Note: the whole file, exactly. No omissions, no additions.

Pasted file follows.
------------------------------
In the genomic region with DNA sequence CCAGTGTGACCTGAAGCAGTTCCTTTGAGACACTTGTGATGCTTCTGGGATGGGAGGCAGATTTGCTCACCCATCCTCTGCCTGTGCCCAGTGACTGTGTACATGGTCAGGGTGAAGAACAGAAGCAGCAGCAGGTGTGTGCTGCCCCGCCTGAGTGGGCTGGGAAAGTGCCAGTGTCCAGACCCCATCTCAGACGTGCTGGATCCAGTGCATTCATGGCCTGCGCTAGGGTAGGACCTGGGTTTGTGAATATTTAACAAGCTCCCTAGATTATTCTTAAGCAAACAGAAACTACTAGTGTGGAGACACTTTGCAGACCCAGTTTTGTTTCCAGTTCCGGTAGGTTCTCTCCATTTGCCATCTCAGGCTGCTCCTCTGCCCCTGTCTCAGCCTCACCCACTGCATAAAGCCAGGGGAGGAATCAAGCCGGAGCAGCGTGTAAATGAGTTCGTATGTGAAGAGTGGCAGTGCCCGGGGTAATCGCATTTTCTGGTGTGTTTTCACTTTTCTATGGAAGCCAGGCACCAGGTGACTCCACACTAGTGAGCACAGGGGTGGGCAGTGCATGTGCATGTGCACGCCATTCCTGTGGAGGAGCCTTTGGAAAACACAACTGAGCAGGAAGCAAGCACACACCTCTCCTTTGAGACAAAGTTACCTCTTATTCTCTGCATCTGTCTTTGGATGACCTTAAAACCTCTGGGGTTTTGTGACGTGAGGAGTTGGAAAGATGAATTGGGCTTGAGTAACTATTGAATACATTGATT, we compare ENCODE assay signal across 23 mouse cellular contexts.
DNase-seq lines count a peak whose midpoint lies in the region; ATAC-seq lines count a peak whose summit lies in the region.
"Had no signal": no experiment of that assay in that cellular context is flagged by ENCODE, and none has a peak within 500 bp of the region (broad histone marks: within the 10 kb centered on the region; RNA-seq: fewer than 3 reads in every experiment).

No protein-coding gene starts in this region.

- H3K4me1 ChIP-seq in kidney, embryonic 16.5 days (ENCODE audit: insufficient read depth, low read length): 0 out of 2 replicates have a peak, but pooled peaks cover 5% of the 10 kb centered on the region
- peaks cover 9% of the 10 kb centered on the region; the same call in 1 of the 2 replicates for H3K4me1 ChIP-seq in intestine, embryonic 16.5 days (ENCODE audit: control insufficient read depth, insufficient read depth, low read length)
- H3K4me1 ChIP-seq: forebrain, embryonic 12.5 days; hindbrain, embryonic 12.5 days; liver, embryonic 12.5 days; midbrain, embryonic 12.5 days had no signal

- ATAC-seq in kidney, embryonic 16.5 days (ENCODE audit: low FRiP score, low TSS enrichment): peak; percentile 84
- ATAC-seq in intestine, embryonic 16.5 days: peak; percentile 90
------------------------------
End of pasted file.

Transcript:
In the genomic region with DNA sequence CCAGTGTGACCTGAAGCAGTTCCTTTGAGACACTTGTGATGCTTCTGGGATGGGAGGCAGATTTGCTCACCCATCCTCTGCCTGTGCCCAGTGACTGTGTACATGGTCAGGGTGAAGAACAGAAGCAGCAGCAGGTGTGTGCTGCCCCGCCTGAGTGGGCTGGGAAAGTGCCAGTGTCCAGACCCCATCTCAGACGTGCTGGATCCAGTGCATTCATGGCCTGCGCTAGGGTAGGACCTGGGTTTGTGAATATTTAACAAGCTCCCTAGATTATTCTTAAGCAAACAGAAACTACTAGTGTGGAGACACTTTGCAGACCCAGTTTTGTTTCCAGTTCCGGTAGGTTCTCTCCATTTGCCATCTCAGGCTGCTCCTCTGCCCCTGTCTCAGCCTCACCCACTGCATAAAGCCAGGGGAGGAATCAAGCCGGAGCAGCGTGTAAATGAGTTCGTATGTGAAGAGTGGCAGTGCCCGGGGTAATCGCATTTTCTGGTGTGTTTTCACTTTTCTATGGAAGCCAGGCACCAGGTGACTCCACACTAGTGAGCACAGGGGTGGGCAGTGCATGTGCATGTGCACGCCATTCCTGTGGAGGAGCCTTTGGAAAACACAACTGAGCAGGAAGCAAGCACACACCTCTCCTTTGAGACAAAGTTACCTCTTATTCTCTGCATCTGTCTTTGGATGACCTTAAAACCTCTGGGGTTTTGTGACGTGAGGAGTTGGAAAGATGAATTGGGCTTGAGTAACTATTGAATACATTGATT, we compare ENCODE assay signal across 23 mouse cellular contexts.
DNase-seq lines count a peak whose midpoint lies in the region; ATAC-seq lines count a peak whose summit lies in the region.
"Had no signal": no experiment of that assay in that cellular context is flagged by ENCODE, and none has a peak within 500 bp of the region (broad histone marks: within the 10 kb centered on the region; RNA-seq: fewer than 3 reads in every experiment).

No protein-coding gene starts in this region.

- H3K4me1 ChIP-seq in kidney, embryonic 16.5 days (ENCODE audit: insufficient read depth, low read length): 0 out of 2 replicates have a peak, but pooled peaks cover 5% of the 10 kb centered on the region
- peaks cover 9% of the 10 kb centered on the region; the same call in 1 of the 2 replicates for H3K4me1 ChIP-seq in intestine, embryonic 16.5 days (ENCODE audit: control insufficient read depth, insufficient read depth, low read length)
- H3K4me1 ChIP-seq: forebrain, embryonic 12.5 days; hindbrain, embryonic 12.5 days; liver, embryonic 12.5 days; midbrain, embryonic 12.5 days had no signal

- ATAC-seq in kidney, embryonic 16.5 days (ENCODE audit: low FRiP score, low TSS enrichment): peak; percentile 84
- ATAC-seq in intestine, embryonic 16.5 days: peak; percentile 90